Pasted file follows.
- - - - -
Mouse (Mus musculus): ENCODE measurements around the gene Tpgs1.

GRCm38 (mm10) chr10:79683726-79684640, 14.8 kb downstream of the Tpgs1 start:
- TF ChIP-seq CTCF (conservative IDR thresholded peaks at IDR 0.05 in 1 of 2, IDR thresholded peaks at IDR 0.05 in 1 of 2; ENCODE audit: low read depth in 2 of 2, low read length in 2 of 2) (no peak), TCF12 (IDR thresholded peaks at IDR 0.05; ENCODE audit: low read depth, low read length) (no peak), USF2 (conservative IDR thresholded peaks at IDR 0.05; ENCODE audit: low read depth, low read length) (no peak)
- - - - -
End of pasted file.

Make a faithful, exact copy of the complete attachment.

Mouse (Mus musculus): ENCODE measurements around the gene Tpgs1.

GRCm38 (mm10) chr10:79683726-79684640, 14.8 kb downstream of the Tpgs1 start:
- TF ChIP-seq CTCF (conservative IDR thresholded peaks at IDR 0.05 in 1 of 2, IDR thresholded peaks at IDR 0.05 in 1 of 2; ENCODE audit: low read depth in 2 of 2, low read length in 2 of 2) (no peak), TCF12 (IDR thresholded peaks at IDR 0.05; ENCODE audit: low read depth, low read length) (no peak), USF2 (conservative IDR thresholded peaks at IDR 0.05; ENCODE audit: low read depth, low read length) (no peak)